this is a remarkable photo
because you can actually see
the right upper quadrant mass
that is his intussusception.
This child is severely ill, likely
because of a delay in diagnosis.
Delay in diagnosis isn’t that uncommon.
It could be a tricky thing to figure out
because children this age can’t
tell you why things hurt.
And sometimes, you just confuse this
for something like gastroenteritis.
However, if a delay in
diagnosis is happening,
children may develop complications.
They may develop obstruction
at their intestinal wall.
The passage of material can’t
continue to pass that intussusception
and they have small
They may develop intestinal edema.
The edema may lead to intestinal
ischemia or death of the bowel wall,
which is a surgical emergency.
It can lead in turn
And once that intestinal
they may develop peritonitis,
which is a bacterial infection
of the entire peritoneal cavity.
Peritonitis eventually leads to
shock, and potentially, even death
if the diagnosis isn’t made
or the child isn’t treated.
So, let’s go through typical physical exam
findings for a child with intussusception.
On your abdominal exam, you may be able to
palpate a sausage-shaped abdominal mass.
This is important to remember
and this is often on a test.
Realistically, however, it’s very
rare to find an actual palpable mass.
The reason being is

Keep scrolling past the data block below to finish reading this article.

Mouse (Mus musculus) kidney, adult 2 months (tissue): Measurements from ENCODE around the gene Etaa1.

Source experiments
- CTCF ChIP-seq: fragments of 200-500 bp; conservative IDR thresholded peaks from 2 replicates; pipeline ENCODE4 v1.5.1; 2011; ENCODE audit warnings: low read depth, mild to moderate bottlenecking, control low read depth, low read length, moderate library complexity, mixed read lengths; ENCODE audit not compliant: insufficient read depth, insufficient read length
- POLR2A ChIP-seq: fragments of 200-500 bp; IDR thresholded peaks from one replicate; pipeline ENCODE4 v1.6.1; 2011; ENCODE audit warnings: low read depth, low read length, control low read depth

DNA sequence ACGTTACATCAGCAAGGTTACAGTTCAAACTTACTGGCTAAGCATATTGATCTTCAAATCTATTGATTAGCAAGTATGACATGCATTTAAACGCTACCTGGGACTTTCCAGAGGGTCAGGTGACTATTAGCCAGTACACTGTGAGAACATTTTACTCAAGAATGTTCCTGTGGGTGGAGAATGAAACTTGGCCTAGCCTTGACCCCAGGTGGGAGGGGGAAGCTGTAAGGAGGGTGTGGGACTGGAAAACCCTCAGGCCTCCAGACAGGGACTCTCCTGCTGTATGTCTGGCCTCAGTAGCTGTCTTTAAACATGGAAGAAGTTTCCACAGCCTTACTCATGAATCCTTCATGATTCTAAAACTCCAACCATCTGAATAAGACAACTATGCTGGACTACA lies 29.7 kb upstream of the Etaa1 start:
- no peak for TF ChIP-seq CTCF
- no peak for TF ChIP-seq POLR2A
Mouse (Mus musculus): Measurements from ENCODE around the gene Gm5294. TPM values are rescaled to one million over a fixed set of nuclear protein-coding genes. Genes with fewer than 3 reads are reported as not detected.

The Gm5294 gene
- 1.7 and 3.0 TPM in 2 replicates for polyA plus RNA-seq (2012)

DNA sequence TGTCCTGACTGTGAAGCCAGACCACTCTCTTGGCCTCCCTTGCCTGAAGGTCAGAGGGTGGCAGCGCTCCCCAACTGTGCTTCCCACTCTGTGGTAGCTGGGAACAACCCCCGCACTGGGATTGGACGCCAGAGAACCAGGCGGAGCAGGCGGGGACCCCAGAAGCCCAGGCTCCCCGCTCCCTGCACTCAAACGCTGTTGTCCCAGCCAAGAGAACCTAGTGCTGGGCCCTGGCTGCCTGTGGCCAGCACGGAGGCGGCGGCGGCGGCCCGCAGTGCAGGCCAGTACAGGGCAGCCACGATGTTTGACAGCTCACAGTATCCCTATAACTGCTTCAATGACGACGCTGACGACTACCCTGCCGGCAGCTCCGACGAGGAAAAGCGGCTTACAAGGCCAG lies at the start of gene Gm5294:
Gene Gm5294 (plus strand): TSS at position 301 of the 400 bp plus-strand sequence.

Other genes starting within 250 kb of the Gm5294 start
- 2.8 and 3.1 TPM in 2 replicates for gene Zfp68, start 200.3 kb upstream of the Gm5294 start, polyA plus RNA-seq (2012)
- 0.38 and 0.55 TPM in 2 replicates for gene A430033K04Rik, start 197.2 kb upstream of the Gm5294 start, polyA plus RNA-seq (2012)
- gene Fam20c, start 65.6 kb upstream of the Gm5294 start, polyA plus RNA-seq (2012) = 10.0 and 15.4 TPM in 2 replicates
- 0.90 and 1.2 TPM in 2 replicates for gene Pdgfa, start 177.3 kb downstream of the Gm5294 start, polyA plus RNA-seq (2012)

that these children are
usually noncompliant with
your abdominal exam.
And when they’re resisting
your abdominal exam,
it’s hard to get through that abdominal
musculature to actually feel the mass.
Takes some patience.
What you may notice
is this mass,
if it’s the classic
is in the right upper quadrant,
and that’s important to remember.
Patients may get a currant jelly stool.
I don’t know if you’ve ever seen currant
jelly, but it’s that red thick consistency.
And when you see that, that is usually
associated with intussusception.
However, remember, the majority of children,
we actually don’t see bloody stools in.
Nonetheless, high yield on a
test is currant jelly stools.
This is usually a later finding.
It’s a result of a delay in diagnosis,
and that child is bleeding because the
intestinal wall has become edematous
and has started becoming
That child is at risk for peritonitis.
So how do we diagnose it?
If we suspect intussusception, the
test of choice is the ultrasound.
What we’ll do is we’ll
hold the abdominal probe
up to the abdominal wall
and we’ll look inside
and we’ll see this
very classic picture,
which is often common to
go on the [00:06:41] test,
and we’ll call it a
bull’s eye sign.
What you can see here is an inner
That’s the piece of intestine that
is entering the distal segment.
And an outer, intussuscipiens.
The intussuscipiens is the
part of the intestine
that is receiving the proximal material.